Fred, former university professor, pilot and flight instructor, development officer and father with his wife and partner, Joyce, former ER nurse, mother and interior designer/seamstress.

Increasingly Irrelevant

by David E. Perry

I watch them

in cafes,

in malls,

standing in line at the DMV.

I study them,

drinking their coffees at Starbucks

waiting for spouses at the doctor’s office,

walking their dogs,

picking up other peoples’ litter…

I’m fascinated by,

and a student of

these human souls

who struggle daily to adjust,

if only bit by bit,

to make some sort of uneasy truce

with their new, unwanted status.

How does one ever make peace

with the daunting fact that

one has become,

is becoming…

increasingly i r r e l e v a n t?

To a person,

each of these men and women I observe

used to be

much more important,

much better seen

and far less ignored,

back when they were younger.

Fred as a teenager, pilot, flight instructor.

It’s sad, really.

They understand so many amazing things,

having walked the path ahead of us,

having lived through extraordinary times

and gleaned their lessons.

They have survived movements

and wars,

presidential assassinations,

hospitalized children,

university classrooms,

paradigm shifts,

great loves…

and inevitably…

great losses.

They have been pounded by wave after wave

of profound change

as it has crashed against the shorelines

of their once youthful hopes and expectations.

And they are still here,

contributing where they can,

smiling however they can manage it,

despite the fact that

unless they have money in their hands

no one seems to notice them much,

…or appears particularly interested

in what they might have to say.

Not really.

Not any more.

Society nowadays hangs on

every vapid tweet

that some Kardashian girl thumb-types

on her diamond-encrusted iPhone

and makes bold headlines

out of leaked booby pictures

and wardrobe malfunctions,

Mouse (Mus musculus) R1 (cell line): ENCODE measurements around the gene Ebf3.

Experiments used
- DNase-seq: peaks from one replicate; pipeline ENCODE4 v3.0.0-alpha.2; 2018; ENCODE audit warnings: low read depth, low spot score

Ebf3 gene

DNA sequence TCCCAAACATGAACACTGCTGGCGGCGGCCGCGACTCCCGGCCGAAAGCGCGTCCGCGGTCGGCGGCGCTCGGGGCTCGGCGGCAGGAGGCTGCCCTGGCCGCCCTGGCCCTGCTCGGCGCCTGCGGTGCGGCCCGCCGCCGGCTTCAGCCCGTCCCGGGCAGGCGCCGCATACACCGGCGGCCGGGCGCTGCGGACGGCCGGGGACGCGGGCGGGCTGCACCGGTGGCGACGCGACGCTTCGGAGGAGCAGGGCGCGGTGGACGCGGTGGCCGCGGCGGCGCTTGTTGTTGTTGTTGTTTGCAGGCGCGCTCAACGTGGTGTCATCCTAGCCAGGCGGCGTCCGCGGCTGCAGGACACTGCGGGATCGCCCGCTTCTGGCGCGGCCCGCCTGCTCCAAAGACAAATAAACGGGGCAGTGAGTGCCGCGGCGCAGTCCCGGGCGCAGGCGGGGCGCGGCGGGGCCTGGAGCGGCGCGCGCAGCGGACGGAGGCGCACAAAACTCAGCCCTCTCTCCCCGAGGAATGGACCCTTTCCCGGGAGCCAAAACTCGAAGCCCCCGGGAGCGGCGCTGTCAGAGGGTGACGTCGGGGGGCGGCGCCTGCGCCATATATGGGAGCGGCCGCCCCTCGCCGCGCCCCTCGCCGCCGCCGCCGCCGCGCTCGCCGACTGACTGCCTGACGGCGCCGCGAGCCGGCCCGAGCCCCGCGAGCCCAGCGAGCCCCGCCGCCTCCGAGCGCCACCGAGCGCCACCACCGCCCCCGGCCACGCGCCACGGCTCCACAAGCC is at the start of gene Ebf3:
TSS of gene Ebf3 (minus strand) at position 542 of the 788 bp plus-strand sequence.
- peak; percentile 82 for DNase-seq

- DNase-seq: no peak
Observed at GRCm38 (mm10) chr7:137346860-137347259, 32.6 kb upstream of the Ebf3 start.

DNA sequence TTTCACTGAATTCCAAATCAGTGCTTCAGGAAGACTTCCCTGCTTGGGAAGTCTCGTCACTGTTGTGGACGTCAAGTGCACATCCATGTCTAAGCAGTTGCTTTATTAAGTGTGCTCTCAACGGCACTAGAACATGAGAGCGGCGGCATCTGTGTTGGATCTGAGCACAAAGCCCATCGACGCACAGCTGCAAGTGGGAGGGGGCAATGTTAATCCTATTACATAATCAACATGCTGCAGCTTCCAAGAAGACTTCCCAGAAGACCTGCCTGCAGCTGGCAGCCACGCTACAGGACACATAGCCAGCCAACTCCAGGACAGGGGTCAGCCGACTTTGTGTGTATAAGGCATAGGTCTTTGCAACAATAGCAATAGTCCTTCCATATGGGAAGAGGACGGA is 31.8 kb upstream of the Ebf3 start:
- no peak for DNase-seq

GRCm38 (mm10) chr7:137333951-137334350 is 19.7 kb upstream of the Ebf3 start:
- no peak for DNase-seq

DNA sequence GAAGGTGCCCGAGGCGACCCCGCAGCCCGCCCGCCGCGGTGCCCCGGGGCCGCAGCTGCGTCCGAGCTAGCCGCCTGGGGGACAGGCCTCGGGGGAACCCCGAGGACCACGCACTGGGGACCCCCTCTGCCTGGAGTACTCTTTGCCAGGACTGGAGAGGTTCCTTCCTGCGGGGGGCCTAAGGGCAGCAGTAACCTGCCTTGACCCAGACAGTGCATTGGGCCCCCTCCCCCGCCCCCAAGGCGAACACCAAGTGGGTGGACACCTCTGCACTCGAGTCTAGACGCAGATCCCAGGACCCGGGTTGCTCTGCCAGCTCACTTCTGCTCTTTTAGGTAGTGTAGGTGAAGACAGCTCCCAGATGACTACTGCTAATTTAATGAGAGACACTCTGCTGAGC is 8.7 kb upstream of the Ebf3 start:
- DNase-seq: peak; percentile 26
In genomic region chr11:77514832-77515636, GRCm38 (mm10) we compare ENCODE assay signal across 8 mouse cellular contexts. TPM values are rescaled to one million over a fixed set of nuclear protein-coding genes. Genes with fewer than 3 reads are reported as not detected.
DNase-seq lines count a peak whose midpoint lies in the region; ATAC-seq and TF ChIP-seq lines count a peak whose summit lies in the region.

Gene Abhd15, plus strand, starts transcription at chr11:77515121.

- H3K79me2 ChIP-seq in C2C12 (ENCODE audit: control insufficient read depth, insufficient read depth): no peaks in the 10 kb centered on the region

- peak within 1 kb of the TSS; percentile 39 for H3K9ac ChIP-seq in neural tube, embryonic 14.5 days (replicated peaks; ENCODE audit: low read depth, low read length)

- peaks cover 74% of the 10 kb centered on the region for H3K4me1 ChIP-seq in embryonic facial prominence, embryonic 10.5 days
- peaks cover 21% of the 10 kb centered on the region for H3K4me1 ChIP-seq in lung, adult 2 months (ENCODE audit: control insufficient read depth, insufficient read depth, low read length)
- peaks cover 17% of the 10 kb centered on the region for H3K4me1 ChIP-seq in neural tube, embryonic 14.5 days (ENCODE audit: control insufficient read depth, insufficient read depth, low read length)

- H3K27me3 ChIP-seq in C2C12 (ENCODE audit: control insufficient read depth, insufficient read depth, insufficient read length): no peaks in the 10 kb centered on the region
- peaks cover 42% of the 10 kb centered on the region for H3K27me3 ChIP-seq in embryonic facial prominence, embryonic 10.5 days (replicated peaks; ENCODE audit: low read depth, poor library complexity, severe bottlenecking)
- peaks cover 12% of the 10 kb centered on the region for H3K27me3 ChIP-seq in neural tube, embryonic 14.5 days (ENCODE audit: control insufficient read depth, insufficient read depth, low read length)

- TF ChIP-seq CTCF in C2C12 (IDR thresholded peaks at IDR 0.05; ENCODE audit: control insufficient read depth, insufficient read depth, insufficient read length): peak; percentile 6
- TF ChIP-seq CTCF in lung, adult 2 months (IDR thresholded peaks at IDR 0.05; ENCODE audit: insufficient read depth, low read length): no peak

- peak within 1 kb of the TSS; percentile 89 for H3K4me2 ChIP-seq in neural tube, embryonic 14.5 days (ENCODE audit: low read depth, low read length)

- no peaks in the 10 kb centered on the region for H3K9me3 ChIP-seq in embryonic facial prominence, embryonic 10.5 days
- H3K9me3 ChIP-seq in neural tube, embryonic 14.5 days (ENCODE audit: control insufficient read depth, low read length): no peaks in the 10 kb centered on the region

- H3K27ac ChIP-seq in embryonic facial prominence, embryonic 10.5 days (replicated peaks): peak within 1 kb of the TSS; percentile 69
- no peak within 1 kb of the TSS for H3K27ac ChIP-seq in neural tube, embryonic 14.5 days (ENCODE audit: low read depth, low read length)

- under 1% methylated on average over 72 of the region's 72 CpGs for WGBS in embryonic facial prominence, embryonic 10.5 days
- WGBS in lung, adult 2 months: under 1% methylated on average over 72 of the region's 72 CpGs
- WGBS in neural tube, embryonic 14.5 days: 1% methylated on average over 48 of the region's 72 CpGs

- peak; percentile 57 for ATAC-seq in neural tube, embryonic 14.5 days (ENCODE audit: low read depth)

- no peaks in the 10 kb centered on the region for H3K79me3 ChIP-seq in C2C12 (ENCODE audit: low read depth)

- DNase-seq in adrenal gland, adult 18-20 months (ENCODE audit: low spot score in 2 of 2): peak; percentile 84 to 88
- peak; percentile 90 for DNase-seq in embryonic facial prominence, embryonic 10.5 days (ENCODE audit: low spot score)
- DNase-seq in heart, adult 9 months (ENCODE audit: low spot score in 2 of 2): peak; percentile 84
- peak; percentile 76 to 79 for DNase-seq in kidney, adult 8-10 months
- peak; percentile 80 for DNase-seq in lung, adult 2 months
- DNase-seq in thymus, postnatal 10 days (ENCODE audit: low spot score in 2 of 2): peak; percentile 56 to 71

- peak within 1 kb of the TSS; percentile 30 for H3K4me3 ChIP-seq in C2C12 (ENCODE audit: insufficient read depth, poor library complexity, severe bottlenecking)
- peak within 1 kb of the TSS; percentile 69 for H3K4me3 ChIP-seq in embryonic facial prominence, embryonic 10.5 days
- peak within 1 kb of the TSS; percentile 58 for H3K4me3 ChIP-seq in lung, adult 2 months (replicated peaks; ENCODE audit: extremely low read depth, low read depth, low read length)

but it has no questions

and no time

for the insights

of the workers and teachers,

and even leaders

that drove and shaped a previous generation’s

accomplishments.

“Step aside, old man,” I hear,

or, “Excuse me lady.”

What some seem to mean and never quite say is this:

“Can’t you see I’ve got more important things on my mind,

and more important places to be?”

Aubrey, civil engineer, surveyor, water master, grandfather, well-witcher.

I see you…

on those days when you haven’t quite combed your hair

because really, who will care?

I see you as you sit there politely

sipping your coffee,

filling yet another idle hour

in yet another day

knowing that no one half your age will seek you out

to ask you what you think

about almost anything.

I see you wrestling

with this strange new invisibility

and I know that soon enough

you will be me. Or is it I, you?

I wonder how I’ll manage

as I become increasingly invisible.

I think you’re brave,

even elegant,

while you stoically wait your turn

again and again.

I think you’re beautiful,

even while you’re wishing you would be invited to contribute

more,

more than some casual, polite commentary on how you’re feeling today.

Or whether you pooped,

…or took your pills.

I see you biting your lip and wishing your thoughts and opinions mattered

the way they once did,

even while swallowing your diminished pride in bitter little sips

as bravely and elegantly as you can manage,

all the while wondering,

“How did this happen?”

“When did I become irrelevant?”

“How did all those things I worked so hard to be good at

become so unimportant to the rest of the world?”

I see you.

And for whatever little that may be worth to you

I just needed to say it.

I am ever so grateful for who you are,

for your many, though sometimes invisible contributions

to this very world I live in with you.

You are exquisite.

You are wonderful.

And you absolutely deserve better.